Dangerous Times

Economic collapse and rising crime hit Russia’s women hardest


Stalin’s purges, World War II, and now a colossal rate of alcoholism have given Russia one of the highest proportions of widows of any nation. The vast majority of Russian women must work full time to survive. They are also expected to do the bulk of the cooking, shopping, and childcare. Yet women earn, on average, only 40 percent as much as men and are three times as likely to be unemployed. Violent crime against women, including rape and spousal abuse, has also increased.

Zhanna Kapralova’s husband was murdered in 1993; his killer was never found. The only daughter of a librarian and an engineer, Kapralova had married when she was 22. Now 38, she is the sole support of her two daughters, aged 16 and 8. For most of the year, she is a teacher of German and music. In the summer, Kapralova tends her kitchen garden, where she grows the fruits and vegetables that see her family through the winter.

ZHANNA KAPRALOVA: My parents’ expectations for me were quite different from what I have become. My father thought that I would be an engineer; my mother wanted me to be a doctor so I could cure them myself when they are old and ill. But I have become what I myself wanted: I love music and I had to devote my life to teaching. And though my parents’ expectations did not come true, they still think that I have a noble profession.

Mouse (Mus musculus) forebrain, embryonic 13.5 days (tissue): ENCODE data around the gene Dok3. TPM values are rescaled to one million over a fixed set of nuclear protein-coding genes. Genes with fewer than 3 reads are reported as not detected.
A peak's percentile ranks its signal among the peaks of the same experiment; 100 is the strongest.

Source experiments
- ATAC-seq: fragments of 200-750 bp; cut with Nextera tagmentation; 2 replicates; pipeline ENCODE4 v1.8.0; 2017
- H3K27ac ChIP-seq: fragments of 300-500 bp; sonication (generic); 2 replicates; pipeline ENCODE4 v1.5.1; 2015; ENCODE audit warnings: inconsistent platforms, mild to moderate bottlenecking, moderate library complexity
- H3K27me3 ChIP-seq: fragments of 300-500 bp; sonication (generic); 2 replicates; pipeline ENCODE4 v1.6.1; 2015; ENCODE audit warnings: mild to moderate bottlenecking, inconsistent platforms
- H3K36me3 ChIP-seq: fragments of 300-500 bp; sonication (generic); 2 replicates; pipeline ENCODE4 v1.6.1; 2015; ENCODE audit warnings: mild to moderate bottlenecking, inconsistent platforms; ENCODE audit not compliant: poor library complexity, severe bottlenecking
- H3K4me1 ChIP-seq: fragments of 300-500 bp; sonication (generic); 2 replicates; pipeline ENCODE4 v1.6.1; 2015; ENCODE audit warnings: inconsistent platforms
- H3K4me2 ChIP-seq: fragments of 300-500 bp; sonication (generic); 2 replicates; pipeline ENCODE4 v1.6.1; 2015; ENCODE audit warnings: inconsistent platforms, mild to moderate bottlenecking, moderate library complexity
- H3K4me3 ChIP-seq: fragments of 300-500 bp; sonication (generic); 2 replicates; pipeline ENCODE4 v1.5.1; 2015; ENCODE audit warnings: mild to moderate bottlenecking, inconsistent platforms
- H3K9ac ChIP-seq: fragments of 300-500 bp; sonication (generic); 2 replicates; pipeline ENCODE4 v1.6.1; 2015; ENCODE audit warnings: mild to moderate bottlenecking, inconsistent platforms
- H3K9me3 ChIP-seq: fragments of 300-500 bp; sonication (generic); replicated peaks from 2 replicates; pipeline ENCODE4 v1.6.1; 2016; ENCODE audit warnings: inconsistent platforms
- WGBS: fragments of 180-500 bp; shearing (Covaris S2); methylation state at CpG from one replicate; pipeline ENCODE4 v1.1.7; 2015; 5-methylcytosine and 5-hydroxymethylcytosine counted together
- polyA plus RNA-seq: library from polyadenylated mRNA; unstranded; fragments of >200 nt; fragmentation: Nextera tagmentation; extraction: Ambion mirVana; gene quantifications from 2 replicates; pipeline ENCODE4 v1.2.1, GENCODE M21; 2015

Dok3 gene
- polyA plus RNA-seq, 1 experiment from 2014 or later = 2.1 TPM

The big events in my life were when I finished musical college, my marriage, my graduation from the Institute of Foreign Languages, and when my children came. I was pregnant six times, and had four abortions. My two kids were planned kids; the rest were out of schedule, that is why they did not survive. I’m sorry for it, but I think God will forgive me. I would have had more children if life were better. My dream is for my children to be happy in their private lives and also to realize their creative possibilities. I would not like to see them be just housewives. We have enough money on which to live, but it depends on what kind of living you mean. If it is a living like mine, which I would rather call “existence,” yes, we are not starving. I manage to save some money for our immediate needs, but these are inexpensive, urgent things.

My friends are really important for my life. They support me in sorrow; they join me to share joy. I am honored to have such women friends. When we get together, we talk about children, politics, and the economic situation, of course. We consider that the attitude towards women has changed and that present-day women are more advanced.

Women are not only good professionals, but the major burden of the family caretaking is on their shoulders.

I am frightened by the unstable life here. God save us from any wars, I really pray.

I hope for a light future, to stop being a working horse and become a nice cat, stretched out on the couch.

Go to Italy . . .

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